What’s real and what’s not

Neuroscience today is considered one of the hottest fields to work in. A simple Pubmed search indicates that more than 70,000 neuroscience papers are being published every year. The Times Higher education placed Neuroscience among the top 3 fields in terms of citation averages in the years 2000-2010. Neuroscience beats Space Science and (hold your breath) Computer Science by a big margin. This settles the issue for neurogeeks as to “What’s hot and what’s not?”

However, in this post, I pose to the reader, a different question – “What’s real and what’s not?”

I begin with a snippet from an article on The New Yorker published about two years ago:

The craziness of the hypothesis was the point: Schooler knows that precognition lacks a scientific explanation. But he wasn’t testing extrasensory powers; he was testing the decline effect. “At first, the data looked amazing, just as we’d expected,” Schooler says. “I couldn’t believe the amount of precognition we were finding. But then, as we kept on running subjects, the effect size”—a standard statistical measure—“kept on getting smaller and smaller.”

The article goes on to explore the possible reasons as to why scientific findings were getting invalidated with time – a phenomenon that has a rather innocuous name, the decline effect. One possible reason cited is the publication bias, a preference by journal editors for articles with positive results.

While this has been recognized as a problem for some time now, the author concludes that it goes deeper than that. A recent rather alarming trend among many researchers is what has been termed “significance chasing”. Quoting the article:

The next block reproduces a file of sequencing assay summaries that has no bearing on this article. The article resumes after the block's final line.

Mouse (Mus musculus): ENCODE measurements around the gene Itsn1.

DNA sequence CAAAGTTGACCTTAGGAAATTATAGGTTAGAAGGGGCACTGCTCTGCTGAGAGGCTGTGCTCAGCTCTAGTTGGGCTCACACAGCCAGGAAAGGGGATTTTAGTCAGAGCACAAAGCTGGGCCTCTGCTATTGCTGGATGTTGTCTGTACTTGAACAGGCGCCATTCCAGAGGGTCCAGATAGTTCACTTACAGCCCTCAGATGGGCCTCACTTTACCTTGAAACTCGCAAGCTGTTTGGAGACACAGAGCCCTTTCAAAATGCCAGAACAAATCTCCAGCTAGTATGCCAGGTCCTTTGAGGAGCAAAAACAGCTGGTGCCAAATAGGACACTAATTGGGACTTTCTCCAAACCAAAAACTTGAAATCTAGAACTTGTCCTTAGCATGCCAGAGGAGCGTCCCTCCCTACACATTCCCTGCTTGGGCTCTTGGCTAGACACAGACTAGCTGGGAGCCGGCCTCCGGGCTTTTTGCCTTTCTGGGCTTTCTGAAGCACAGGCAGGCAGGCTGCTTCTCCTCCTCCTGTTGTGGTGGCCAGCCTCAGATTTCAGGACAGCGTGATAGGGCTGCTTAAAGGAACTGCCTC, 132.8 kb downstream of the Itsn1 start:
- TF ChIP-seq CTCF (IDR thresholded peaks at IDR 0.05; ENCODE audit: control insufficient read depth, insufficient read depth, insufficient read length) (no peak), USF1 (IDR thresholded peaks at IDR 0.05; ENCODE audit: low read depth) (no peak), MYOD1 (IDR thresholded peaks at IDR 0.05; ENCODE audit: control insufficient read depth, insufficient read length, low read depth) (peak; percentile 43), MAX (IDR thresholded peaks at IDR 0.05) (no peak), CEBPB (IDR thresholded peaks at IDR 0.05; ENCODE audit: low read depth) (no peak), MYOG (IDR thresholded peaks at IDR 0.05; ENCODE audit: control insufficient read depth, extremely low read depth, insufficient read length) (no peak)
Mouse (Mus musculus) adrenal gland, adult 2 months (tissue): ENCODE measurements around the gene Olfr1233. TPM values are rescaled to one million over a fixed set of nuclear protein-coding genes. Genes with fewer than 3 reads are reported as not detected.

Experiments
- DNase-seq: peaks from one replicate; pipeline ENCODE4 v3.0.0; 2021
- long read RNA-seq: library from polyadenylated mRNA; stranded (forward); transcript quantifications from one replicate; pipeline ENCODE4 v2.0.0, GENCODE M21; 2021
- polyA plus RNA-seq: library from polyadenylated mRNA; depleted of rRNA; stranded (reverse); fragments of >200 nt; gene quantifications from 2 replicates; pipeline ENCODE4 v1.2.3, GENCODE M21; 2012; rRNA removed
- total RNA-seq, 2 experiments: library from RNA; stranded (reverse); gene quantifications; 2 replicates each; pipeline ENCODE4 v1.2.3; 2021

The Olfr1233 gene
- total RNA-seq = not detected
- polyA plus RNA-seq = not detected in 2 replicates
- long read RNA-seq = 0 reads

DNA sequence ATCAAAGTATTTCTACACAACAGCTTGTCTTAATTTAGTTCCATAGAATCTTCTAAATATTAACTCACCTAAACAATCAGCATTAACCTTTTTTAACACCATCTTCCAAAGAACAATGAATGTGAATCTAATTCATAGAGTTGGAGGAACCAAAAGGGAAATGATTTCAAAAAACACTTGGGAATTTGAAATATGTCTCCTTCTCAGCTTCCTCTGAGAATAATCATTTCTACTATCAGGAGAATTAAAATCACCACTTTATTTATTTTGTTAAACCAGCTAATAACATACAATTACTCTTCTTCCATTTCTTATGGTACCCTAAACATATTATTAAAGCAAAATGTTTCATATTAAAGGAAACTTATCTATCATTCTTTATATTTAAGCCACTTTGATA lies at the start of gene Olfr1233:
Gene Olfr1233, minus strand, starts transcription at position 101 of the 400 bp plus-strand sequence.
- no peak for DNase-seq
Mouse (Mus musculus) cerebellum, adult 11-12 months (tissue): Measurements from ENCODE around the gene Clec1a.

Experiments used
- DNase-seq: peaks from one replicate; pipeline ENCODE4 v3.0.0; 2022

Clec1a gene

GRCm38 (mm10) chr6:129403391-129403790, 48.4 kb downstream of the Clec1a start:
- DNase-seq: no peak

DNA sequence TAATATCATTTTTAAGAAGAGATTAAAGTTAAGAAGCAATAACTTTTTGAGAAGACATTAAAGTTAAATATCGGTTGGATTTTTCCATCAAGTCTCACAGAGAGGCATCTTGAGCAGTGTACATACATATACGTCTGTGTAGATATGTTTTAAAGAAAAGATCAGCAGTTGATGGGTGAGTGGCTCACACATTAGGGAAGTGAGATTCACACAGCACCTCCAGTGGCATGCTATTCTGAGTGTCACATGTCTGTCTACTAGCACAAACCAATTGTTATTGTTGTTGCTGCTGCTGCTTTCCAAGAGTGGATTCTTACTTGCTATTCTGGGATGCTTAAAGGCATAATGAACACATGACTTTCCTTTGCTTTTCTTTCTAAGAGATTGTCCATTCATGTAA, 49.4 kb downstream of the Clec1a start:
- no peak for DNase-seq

According to Ioannidis, the main problem is that too many researchers engage in what he calls “significance chasing,” or finding ways to interpret the data so that it passes the statistical test of significance—the ninety-five-per-cent boundary invented by Ronald Fisher. “The scientists are so eager to pass this magical test that they start playing around with the numbers, trying to find anything that seems worthy,”

Thus, while high-impact journals have a tendency to publish findings that are least expected, the customary significance threshold remains the same even for these highly unlikely results. This has often resulted in highly publicized flukes which has negatively affected the field until proven wrong (which itself is difficult due to publication bias).

On a related note, I find it extremely hard to believe studies which rely heavily on correlations to support their findings. Remember the age old saying? Correlation does not imply causation. There is more to it. In a witty blog post, Dean Abbott describes what is popularly known as the Redskins rule. In a nutshell, the outcome of a particular American football game was able to predict the outcome of US elections, with close to cent percent accuracy. This was even before the era of Nate Silver and his advanced predictive models. It is obvious that the correlation is spurious. Here, the problem lies not with the statistics but with the quality of the data itself.